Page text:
Export Payment and Risk Management

A key concern in any export transaction is to ensure the seller gets paid and the buyer receives their goods. The banking system provides a complete mechanism for settling trade transactions.

The method to be used in paying for exports is reached by agreement between the exporter and the importer. The relative bargaining strengths of each will affect the final outcome.

Exporters should try to maintain control of their goods through their documentation of title (Bills of Lading). Surrender of this control is a calculated risk that the exporter takes and the degree of risk varies with each method of payment. Remember that while the exporter maintains control of the goods, in the event of the importer’s default, the goods may be resold or returned.

The most important factors influencing the attitudes of the two parties are:

• Safety of the transaction from the exporter’s view with respect to buyer risk, exchange rate movement and transfer or country risks
• If the exporter is prepared to extend credit terms to the buyer
• The importer’s views which are likely to be influenced by competing suppliers’ terms, trade practice, the cost of interest if applicable, and bank charges.

Methods of Payment

There are four basic methods of collecting payment:

1. Prepayment
2. Open Account
3. Documentary Collection (sight or term)
4. Documentary Letter of Credit (DC)

(Exporters using Documentary Collections or Documentary Letters of Credit should make themselves familiar with International Chamber of Commerce Uniform Rules for Collection Publication No. 522, 1995 revision and Uniform Customs & Practice for Documentary Credits Publication No. 600,2007 revision)

Before examining each method, we will first describe the risks noted above which influence the method chosen.

Credit Risk

The risk of insolvency, default, fraud by either the buyer or the seller is termed the credit risk. Exporters therefore must be sure that buyers are reliable parties. Reports from overseas credit agencies such as Dunn & Bradstreet on the financial strength and business reputation of firms and individuals are obtainable.  In the case of documentary credits (DC), credit risk exists on the issuing bank of the DC.

Exchange Risk

When selling or buying goods for a price expressed in currency other than your own domestic currency, an exporter can determine the price equivalent in AUD at the time of quoting for the sale and commitment to the commercial transaction. However, the settlement of trade usually involves some delay between the time of entering the contract and the actual payment for the goods involved. Therefore the AUD value may increase or decrease before the actual settlement between seller and buyer is made. This possibility of exchange rate movement is referred to as ‘exchange risk’.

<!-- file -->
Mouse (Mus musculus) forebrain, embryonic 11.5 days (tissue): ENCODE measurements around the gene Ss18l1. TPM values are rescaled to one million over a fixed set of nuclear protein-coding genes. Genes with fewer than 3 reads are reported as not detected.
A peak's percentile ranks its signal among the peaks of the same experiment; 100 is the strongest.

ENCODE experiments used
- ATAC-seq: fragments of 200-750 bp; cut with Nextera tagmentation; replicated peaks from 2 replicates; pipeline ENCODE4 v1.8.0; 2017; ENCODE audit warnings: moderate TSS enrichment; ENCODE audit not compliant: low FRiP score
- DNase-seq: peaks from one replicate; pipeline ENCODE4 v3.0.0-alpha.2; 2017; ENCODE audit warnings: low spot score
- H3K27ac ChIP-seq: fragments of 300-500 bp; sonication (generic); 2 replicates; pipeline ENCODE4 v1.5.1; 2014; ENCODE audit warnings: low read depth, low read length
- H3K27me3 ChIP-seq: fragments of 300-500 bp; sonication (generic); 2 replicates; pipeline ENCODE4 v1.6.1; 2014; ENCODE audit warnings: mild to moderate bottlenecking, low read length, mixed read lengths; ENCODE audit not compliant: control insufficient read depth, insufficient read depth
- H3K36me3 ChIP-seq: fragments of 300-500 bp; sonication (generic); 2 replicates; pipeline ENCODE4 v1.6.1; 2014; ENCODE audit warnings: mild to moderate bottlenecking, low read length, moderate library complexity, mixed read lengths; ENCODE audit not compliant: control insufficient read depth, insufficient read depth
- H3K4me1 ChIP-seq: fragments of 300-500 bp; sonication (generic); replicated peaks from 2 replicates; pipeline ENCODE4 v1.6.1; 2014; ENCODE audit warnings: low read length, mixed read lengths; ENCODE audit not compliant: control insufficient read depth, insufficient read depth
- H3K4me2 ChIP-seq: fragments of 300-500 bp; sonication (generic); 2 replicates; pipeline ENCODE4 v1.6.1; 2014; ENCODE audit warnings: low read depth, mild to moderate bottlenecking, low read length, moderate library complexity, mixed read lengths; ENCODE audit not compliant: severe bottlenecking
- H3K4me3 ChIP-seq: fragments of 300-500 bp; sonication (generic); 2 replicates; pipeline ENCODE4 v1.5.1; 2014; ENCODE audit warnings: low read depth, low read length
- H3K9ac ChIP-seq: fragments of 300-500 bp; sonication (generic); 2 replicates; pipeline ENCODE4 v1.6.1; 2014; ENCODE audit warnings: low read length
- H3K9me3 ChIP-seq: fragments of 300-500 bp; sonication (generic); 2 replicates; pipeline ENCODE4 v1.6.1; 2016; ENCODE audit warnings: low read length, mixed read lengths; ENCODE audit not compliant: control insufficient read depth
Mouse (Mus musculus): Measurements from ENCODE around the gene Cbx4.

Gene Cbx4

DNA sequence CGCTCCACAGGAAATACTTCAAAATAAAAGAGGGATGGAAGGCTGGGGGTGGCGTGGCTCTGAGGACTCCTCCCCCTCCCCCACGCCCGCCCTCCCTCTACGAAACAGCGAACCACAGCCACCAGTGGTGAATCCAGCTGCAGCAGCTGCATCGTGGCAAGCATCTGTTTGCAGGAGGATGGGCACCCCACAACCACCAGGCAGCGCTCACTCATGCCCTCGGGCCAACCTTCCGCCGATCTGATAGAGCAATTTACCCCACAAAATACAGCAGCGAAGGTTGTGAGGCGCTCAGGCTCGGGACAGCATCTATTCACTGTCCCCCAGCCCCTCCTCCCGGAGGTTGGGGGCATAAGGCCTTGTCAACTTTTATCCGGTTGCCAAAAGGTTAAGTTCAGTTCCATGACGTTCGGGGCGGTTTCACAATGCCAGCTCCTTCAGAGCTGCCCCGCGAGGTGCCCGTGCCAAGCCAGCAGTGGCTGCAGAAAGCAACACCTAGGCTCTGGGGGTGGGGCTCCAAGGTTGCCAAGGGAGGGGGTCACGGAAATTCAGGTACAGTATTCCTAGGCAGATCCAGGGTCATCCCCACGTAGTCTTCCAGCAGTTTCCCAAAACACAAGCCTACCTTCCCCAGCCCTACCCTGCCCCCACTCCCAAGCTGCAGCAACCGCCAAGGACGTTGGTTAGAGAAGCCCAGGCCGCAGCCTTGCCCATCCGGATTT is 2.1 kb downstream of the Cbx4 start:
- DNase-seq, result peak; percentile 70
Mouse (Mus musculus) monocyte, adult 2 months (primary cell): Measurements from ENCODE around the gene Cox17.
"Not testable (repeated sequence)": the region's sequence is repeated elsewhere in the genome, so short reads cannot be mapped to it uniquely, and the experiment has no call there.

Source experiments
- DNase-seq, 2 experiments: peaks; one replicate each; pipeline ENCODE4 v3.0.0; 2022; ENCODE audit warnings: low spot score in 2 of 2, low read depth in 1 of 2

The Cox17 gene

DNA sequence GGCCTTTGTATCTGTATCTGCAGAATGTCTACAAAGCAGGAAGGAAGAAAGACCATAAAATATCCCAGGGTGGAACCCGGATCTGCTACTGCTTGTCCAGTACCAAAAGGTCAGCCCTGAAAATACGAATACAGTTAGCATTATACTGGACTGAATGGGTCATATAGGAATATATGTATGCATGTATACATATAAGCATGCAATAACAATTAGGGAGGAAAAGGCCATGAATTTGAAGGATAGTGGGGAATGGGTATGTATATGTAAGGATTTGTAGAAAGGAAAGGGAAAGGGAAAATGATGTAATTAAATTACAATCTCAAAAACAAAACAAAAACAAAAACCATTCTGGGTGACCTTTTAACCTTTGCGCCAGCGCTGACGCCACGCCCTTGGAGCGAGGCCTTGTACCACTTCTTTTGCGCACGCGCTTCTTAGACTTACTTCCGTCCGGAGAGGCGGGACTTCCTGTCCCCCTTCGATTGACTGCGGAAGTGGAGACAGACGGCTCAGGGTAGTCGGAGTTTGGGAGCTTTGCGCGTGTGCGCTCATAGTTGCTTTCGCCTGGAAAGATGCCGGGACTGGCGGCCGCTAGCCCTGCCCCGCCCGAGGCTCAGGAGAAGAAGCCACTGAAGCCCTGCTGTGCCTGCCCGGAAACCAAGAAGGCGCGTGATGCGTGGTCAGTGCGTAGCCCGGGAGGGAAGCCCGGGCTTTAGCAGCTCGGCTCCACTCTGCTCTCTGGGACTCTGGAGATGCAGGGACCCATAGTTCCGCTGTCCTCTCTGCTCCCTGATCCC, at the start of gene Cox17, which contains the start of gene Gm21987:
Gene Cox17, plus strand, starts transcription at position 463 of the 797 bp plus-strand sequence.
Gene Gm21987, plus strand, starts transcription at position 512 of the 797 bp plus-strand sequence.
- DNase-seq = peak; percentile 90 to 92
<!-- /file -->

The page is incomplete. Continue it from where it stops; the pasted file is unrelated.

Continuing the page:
As an exporter you may either receive more or less AUD for the foreign currency equivalent of your export. A degree of exchange risk is evident in every method of payment where the exporter quotes a price in a currency other than the exporter’s own domestic currency.

The exchange risk can be reduced by:

• Entering into a forward exchange contract
• Conducting a foreign currency account
• Offsetting export receivables against import payables
• Where pre or post shipment finance is provided by an overseas currency loan in the currency of the contract by applying the export receipts in repayment of the loan.
• Taking out an option or futures contract.

Transfer Risk

When an exporter enters into a contract of sale with an overseas buyer, a transfer risk is created. While the buyer may have the ability to pay for the goods in his own domestic currency, he may be prevented by exchange or trade controls in his own country from settling his obligations to the supplier (exporter).

Weakness in the economy of the buyer’s country, such as low level of external foreign currency reserves and balance of payments problems all point to the possibility that transfer difficulties may occur. Exporters should take careful note of such matters and ask their bank, credit insurer and/or relevant government agency e.g. Austrade or EFIC if they are concerned about conditions in a buyer’s country.

Sovereign Risk

The risk of a country ceasing or restricting access of particular goods into their market place by the use of embargos, tariffs and quotas. The risk of countries ceasing to deal with other certain countries for political reasons, for example both the UN and Australia have selected sanctions in operation on certain countries. For up to date information see the www.dfat.gov.au

Commercial Risk

The risk of buyer unwilling to accept goods (repudiation) or the seller providing incorrect or
faulty goods.

A complete outline of Payment and Finance methods can be found in the Australian Export Handbook- 20th Edition, available through the Australian Institute of Export.

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